Holocaust Remembrance Day and Lilli Guggenheim

April 18th, 2018 Posted in Uncategorized

A post about Holocaust Remembrance Day made me remember Lilli Guggenheim. While researching my book about the former Duke Parapsychology Laboratory I came across a couple of letters from a German scientist to J. B. Rhine, the head of the lab. It was 1938, and I had a bad feeling which sadly, was confirmed.

“At some point every day, Rhine turned his attention to his enormous correspondence, which included hints of the growing problems in Europe. A couple of weeks after the Columbus symposium, a letter arrived from a 26-year-old psychologist in Berlin named Lilli Guggenheim. She’d read Rhine’s second book New Frontiers of the Mind, and she had an idea. She suggested a way of using the Rorschach Ink Blot test to find good subjects for telepathy. However, as a Jew in Germany, she explained, she was excluded from scientific laboratories, so she couldn’t do the tests herself. But if he gave it a try, “I am looking forward to hear some news about the results.” Later, she wrote again and asked about a job at Duke. She was anxious to get out of Germany. Rhine wrote Don Adams, a professor from Duke’s psychology department, to see if there was anything they could do for her, but they couldn’t come up with a position. Lilli Guggenheim would be deported from Berlin in November of 1942 and sent to Auschwitz, where she died.”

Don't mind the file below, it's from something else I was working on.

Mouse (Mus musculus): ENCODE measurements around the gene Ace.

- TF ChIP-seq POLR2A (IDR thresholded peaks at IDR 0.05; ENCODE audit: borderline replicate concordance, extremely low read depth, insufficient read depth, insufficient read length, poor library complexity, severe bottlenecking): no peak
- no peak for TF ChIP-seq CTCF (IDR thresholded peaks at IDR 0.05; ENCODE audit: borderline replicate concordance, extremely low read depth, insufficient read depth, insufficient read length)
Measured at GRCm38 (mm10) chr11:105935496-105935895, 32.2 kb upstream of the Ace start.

I wasn’t able to find out much about her. She did publish a couple of articles in the 1930’s, but she was at the beginning of her career at a very dark time.

Lili’s first letter to Rhine.

Rhine’s later response about a job.

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  1. 3 Responses to “Holocaust Remembrance Day and Lilli Guggenheim”

  2. By Vivian Swift on Apr 18, 2018

    I’m still a little bitter. We couldn’t lift a finger to help a smart, urbane, educated, creative Jewish scientist in 1938 but today we can’t bring in enough illiterate Muslim misogynist goat herds from Somalia because … because that’s how much the world hates Jews.

  3. By Stacy Horn on Apr 18, 2018

    Yeah, I see that and think they must not have understood this was a matter of life and death.

  4. By Stacy Horn on Apr 18, 2018

    Also, considering the vetting process I don’t think you’re accurately characterizing who gets in.

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